Arts & Culture

Arts and culture

Book Review: Purdue at 150

Jan 17, 2020

Think you know enough about Purdue student history? Well, with 150 years under Purdue's belt there is sure to be some stuff you probably missed out on. The new book Purdue at 150: A Visual History of Student Life gives a coffee-table/scrapbook type look at the rich traditions, pranks, and notable moments for students. To answer your question no, there aren't any photos of the nude Olympics in the book. West Lafayette Public Library Director Nick Schenkel has the review.

Purdue Bands & Orchestra will host the 30th annual Purdue Jazz Festival January 16-18. The weekend will feature concerts and clinics from Mark Buselli and other esteemed jazz musicians as well as adjudicated performances by more than 100 high school and middle school bands and combos. Greg Kostraba spoke with Purdue Jazz Bands Director Mo Trout about the 2020 Festival.

Book Review: The Siren and The Specter

Jan 10, 2020

School will be back in session starting next week for Purdue. The Siren and The Spectre might be the perfect horror book for students as the main character is - pause for dramatic effect - a Purdue professor! AHH! Written by West Lafayette High-School Teacher Jonathan Janz, this book is sure to scare you and not just with the presence/existence of the Purdue professor. West Lafayette Library Director Nick Schenkel has the review.

Book Review: The Spotted Dog

Jan 3, 2020

Are you a fan of detective mysteries, food recipes, and dogs? Believe it or not, there is a book for you. The Spotted Dog is the seventh book in a mystery/foodie series by Kerry Greenwood. The novel follows private eye and baker Corina Chapman uncovering mysteries and serving deliciously baked goods. Featuring recipes for all the foods mentioned in the story, this book will have your tummy rumbling and your mind puzzled. West Lafayette Public Library Director Nick Schenkel has the review.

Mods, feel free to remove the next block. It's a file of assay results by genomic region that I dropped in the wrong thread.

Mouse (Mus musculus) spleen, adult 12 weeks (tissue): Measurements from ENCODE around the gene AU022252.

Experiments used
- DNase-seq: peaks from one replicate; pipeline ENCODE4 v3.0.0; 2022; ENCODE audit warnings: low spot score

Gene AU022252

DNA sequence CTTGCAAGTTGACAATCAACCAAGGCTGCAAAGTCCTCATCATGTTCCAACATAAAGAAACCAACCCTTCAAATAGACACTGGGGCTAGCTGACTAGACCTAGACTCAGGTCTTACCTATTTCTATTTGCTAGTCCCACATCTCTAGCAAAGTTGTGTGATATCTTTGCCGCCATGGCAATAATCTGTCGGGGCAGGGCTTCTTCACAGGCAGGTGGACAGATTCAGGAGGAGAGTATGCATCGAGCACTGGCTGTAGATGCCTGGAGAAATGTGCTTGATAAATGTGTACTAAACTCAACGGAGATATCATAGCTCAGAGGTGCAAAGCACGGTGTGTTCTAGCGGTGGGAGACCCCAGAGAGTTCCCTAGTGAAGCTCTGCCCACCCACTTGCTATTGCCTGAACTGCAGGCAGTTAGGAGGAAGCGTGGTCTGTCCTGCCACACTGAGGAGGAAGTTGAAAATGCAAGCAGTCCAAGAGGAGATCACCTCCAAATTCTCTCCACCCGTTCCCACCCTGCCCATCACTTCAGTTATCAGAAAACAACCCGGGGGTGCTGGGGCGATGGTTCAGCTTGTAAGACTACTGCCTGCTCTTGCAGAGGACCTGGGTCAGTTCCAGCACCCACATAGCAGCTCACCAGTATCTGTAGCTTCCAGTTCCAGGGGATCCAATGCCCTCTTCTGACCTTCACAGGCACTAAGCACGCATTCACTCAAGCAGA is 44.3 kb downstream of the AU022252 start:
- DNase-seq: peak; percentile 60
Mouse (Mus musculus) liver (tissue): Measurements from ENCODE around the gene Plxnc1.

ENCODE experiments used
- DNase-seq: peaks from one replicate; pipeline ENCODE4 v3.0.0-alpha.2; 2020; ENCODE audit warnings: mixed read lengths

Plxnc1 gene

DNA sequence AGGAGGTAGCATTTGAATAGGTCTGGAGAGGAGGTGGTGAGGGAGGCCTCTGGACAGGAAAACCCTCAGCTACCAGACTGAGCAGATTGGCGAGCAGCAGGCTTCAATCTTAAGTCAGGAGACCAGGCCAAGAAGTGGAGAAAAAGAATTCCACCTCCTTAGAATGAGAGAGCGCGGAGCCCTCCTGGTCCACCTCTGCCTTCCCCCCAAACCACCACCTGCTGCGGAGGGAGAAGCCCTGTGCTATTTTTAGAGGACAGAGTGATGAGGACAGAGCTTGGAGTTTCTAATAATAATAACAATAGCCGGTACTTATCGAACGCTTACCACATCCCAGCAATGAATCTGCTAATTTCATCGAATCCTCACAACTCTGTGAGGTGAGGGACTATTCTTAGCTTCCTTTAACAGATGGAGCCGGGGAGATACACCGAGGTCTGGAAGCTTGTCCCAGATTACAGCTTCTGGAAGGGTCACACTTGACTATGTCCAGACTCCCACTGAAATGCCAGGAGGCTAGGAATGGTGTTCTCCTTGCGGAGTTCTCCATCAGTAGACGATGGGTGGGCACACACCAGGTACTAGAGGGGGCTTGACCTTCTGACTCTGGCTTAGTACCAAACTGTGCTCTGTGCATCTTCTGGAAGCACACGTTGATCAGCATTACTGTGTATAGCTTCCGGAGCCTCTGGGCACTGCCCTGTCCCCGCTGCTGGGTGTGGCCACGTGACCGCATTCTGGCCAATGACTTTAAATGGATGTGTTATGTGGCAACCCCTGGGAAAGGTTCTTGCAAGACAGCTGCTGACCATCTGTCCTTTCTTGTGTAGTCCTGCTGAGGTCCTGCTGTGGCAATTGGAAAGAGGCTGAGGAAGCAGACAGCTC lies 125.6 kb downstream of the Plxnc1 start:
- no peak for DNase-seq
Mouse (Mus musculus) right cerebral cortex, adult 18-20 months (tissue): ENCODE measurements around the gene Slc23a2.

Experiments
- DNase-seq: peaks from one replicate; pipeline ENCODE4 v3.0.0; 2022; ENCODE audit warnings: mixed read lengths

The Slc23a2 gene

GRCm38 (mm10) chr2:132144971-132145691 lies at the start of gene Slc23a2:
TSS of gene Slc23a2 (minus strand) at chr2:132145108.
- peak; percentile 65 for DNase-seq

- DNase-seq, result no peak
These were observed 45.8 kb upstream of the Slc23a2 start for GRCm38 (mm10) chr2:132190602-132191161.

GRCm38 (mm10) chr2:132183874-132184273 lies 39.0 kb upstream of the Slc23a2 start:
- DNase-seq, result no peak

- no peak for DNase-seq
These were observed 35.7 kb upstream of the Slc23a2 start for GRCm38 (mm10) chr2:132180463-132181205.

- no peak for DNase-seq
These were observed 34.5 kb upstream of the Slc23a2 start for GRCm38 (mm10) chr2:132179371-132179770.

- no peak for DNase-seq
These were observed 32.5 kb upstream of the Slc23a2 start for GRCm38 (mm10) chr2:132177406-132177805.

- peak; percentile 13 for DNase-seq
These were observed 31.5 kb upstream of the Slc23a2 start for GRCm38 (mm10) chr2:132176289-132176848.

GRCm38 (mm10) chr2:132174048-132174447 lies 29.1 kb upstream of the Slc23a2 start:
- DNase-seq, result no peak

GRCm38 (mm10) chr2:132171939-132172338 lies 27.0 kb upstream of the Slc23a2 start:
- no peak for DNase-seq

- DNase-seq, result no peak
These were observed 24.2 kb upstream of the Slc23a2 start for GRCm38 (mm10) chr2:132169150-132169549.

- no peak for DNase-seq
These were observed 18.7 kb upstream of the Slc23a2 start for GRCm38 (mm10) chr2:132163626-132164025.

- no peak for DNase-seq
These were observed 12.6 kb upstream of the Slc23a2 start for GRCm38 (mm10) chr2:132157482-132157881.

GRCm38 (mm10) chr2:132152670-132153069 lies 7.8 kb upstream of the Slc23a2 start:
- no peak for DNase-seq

Book Review: Call Sign Chaos

Dec 29, 2019

Jim Mattis is a major proponent of reading to better yourself. Perhaps that is why he has co-written a memoir that is filled with leadership advice. Call Sign Chaos shares this former Secretary of State's unique story and the things he has learned. West Lafayette Public Library Director Nick Schenkel has the review.

Book Review

Dec 20, 2019

It's the holiday season, which means it is time for family, fun, gift-giving, and more. However, in the darker portions of America's history, it wasn't the case that everyone got to celebrate the same way. Yuletide in Dixie by former Purdue Professor Robert E. May looks at how enslaved African Americans in the Old South celebrated Christmas. While many slave owners at the time claimed the holidays to be a time of rest for those enslaved, the reality may be more troubling. West Lafayette Public Library Director Nick Schenkel has the review.

Lafayette Master Chorale

The Lafayette Master Chorale, soloists, and orchestra perform Handel's Messiah Saturday, December 21 at 7:30pm at St. Boniface Church in downtown Lafayette. WBAA's Greg Kostraba spoke to Music Director and conductor Michael Bennett about the performance.

Book Review: Because Internet

Dec 13, 2019

Lol this book is str8 vibin. Havin trouble understandin internet lingo? Want 2 c an academic view of interweb terms? Look @ Because Internet by Gretchen McCulloch. It might hav u roflol! West Laffayette Library Director Nick Schenkel has the review :)

Book Review: The Odyssey (Emily Wilson)

Dec 6, 2019

Has your doctor been telling you to eat a more Mediterranean diet? Has it been difficult? Perhaps reading the classic Greek tale The Odyssey will get you in the right mood. The praised translation by Emily Wilson is this years "Big Read" in Greater Lafayette. So, not only could this book help inspire a new diet it could help foster your reading chops in the community! West Lafayette Public Library Director Nick Schenkel has the review.

P.S. As mentioned in this episode, Emily Wilson will visit Purdue today! Click here for details.

Carly Rosenberger / WBAA News

Joe Barry Carroll’s appreciation for art isn’t anything new—he began accumulating a collection of artworks after receiving his first NBA check in 1980. In an effort to understand an artist’s process, he picked up a paintbrush himself a little more than five years ago, and he’s been hooked ever since.